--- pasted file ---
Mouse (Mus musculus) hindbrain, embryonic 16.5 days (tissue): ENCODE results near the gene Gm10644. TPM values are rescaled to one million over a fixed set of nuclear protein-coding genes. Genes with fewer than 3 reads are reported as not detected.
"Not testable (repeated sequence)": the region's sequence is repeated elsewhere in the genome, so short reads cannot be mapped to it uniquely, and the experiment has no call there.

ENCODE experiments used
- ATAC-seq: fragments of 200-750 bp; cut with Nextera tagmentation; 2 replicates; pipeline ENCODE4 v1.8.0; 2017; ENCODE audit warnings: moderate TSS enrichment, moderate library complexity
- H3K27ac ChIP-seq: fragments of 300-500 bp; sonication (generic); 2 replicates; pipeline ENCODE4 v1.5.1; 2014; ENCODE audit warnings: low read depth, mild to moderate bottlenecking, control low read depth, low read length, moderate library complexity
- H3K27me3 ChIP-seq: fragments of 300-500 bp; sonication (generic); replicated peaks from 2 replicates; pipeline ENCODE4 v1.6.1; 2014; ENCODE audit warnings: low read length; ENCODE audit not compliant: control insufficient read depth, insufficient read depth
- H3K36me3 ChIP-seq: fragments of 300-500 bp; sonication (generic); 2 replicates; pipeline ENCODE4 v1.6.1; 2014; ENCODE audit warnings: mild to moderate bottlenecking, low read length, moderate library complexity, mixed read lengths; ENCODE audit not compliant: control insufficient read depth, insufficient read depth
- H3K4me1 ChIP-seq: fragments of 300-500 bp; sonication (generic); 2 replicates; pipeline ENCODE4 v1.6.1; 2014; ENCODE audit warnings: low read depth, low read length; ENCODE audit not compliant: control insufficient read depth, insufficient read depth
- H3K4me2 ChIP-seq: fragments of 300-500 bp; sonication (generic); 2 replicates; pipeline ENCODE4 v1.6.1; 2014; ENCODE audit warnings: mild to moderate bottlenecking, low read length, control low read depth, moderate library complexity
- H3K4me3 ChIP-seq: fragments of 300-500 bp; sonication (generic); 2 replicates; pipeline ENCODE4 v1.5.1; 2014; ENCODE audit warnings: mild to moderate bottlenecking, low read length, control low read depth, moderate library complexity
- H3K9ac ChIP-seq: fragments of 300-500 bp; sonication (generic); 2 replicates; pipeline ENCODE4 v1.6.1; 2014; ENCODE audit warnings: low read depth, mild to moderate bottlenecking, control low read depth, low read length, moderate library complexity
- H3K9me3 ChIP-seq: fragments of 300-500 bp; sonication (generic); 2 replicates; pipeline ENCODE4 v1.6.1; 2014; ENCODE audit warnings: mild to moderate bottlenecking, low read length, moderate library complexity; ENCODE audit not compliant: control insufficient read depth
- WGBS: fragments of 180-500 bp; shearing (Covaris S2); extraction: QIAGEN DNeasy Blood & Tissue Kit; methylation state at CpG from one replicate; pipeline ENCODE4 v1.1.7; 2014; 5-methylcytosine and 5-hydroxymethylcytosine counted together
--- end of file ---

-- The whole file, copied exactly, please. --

Mouse (Mus musculus) hindbrain, embryonic 16.5 days (tissue): ENCODE results near the gene Gm10644. TPM values are rescaled to one million over a fixed set of nuclear protein-coding genes. Genes with fewer than 3 reads are reported as not detected.
"Not testable (repeated sequence)": the region's sequence is repeated elsewhere in the genome, so short reads cannot be mapped to it uniquely, and the experiment has no call there.

ENCODE experiments used
- ATAC-seq: fragments of 200-750 bp; cut with Nextera tagmentation; 2 replicates; pipeline ENCODE4 v1.8.0; 2017; ENCODE audit warnings: moderate TSS enrichment, moderate library complexity
- H3K27ac ChIP-seq: fragments of 300-500 bp; sonication (generic); 2 replicates; pipeline ENCODE4 v1.5.1; 2014; ENCODE audit warnings: low read depth, mild to moderate bottlenecking, control low read depth, low read length, moderate library complexity
- H3K27me3 ChIP-seq: fragments of 300-500 bp; sonication (generic); replicated peaks from 2 replicates; pipeline ENCODE4 v1.6.1; 2014; ENCODE audit warnings: low read length; ENCODE audit not compliant: control insufficient read depth, insufficient read depth
- H3K36me3 ChIP-seq: fragments of 300-500 bp; sonication (generic); 2 replicates; pipeline ENCODE4 v1.6.1; 2014; ENCODE audit warnings: mild to moderate bottlenecking, low read length, moderate library complexity, mixed read lengths; ENCODE audit not compliant: control insufficient read depth, insufficient read depth
- H3K4me1 ChIP-seq: fragments of 300-500 bp; sonication (generic); 2 replicates; pipeline ENCODE4 v1.6.1; 2014; ENCODE audit warnings: low read depth, low read length; ENCODE audit not compliant: control insufficient read depth, insufficient read depth
- H3K4me2 ChIP-seq: fragments of 300-500 bp; sonication (generic); 2 replicates; pipeline ENCODE4 v1.6.1; 2014; ENCODE audit warnings: mild to moderate bottlenecking, low read length, control low read depth, moderate library complexity
- H3K4me3 ChIP-seq: fragments of 300-500 bp; sonication (generic); 2 replicates; pipeline ENCODE4 v1.5.1; 2014; ENCODE audit warnings: mild to moderate bottlenecking, low read length, control low read depth, moderate library complexity
- H3K9ac ChIP-seq: fragments of 300-500 bp; sonication (generic); 2 replicates; pipeline ENCODE4 v1.6.1; 2014; ENCODE audit warnings: low read depth, mild to moderate bottlenecking, control low read depth, low read length, moderate library complexity
- H3K9me3 ChIP-seq: fragments of 300-500 bp; sonication (generic); 2 replicates; pipeline ENCODE4 v1.6.1; 2014; ENCODE audit warnings: mild to moderate bottlenecking, low read length, moderate library complexity; ENCODE audit not compliant: control insufficient read depth
- WGBS: fragments of 180-500 bp; shearing (Covaris S2); extraction: QIAGEN DNeasy Blood & Tissue Kit; methylation state at CpG from one replicate; pipeline ENCODE4 v1.1.7; 2014; 5-methylcytosine and 5-hydroxymethylcytosine counted together